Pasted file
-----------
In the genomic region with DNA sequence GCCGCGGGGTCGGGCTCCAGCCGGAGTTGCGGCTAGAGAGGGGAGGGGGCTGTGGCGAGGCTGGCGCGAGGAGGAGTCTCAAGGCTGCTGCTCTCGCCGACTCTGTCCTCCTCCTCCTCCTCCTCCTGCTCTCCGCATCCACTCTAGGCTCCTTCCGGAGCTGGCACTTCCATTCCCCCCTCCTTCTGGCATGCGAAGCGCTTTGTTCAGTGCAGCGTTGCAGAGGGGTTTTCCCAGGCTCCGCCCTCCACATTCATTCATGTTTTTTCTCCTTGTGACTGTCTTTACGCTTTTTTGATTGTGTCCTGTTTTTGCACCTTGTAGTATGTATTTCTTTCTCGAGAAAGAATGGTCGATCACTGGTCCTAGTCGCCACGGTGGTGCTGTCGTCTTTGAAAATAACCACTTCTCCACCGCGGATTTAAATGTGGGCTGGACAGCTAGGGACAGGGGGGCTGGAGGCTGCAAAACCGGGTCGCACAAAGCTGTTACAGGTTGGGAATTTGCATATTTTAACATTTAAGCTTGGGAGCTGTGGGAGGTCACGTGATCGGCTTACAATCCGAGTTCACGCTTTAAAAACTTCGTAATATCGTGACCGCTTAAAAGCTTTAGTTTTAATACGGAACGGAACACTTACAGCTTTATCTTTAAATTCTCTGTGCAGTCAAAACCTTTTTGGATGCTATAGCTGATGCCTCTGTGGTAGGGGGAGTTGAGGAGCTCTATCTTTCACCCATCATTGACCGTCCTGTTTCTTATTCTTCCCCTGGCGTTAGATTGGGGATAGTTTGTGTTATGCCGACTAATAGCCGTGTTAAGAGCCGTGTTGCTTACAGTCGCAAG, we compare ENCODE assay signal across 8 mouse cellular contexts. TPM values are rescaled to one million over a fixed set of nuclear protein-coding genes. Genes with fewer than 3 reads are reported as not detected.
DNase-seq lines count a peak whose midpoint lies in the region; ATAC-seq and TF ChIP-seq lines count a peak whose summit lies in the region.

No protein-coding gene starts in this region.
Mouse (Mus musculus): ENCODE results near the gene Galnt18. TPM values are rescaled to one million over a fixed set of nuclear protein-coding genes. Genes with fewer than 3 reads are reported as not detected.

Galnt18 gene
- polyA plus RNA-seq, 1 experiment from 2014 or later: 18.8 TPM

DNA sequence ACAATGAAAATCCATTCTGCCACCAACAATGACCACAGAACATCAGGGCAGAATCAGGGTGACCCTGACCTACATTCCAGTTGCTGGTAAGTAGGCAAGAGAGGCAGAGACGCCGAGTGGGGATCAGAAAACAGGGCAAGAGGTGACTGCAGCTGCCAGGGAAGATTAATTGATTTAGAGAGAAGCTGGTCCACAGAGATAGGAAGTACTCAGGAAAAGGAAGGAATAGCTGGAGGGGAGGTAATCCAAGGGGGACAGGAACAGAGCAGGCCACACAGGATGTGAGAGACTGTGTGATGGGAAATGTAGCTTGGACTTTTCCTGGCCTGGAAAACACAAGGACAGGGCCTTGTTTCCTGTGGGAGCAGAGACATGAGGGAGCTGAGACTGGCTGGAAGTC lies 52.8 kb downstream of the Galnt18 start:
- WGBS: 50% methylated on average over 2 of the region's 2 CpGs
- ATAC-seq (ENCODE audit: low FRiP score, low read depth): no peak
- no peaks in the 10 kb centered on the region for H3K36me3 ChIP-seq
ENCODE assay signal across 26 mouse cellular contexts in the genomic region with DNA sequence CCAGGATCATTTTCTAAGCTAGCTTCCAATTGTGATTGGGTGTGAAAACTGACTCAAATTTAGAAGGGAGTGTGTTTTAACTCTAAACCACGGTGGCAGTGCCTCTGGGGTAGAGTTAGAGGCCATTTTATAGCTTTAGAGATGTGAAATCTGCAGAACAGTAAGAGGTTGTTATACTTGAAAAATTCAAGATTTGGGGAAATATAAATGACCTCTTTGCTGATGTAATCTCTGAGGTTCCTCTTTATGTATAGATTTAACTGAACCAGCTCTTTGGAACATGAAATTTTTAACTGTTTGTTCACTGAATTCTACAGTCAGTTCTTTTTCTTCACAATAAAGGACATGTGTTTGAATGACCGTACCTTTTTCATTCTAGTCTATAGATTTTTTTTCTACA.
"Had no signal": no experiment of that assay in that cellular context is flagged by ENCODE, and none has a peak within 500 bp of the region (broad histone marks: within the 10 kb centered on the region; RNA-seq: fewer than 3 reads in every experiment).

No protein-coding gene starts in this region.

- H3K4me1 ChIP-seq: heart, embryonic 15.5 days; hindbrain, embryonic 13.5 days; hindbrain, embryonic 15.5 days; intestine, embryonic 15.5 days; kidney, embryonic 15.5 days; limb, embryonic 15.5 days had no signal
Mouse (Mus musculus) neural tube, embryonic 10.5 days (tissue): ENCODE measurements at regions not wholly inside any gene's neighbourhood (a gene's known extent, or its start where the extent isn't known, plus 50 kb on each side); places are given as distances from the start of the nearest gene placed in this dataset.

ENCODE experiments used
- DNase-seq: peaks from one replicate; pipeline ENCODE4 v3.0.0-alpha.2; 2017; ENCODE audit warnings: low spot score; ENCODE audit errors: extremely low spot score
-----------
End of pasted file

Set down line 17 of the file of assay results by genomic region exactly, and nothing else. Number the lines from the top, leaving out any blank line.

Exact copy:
- DNase-seq: peaks from one replicate; pipeline ENCODE4 v3.0.0-alpha.2; 2017; ENCODE audit warnings: low spot score; ENCODE audit errors: extremely low spot score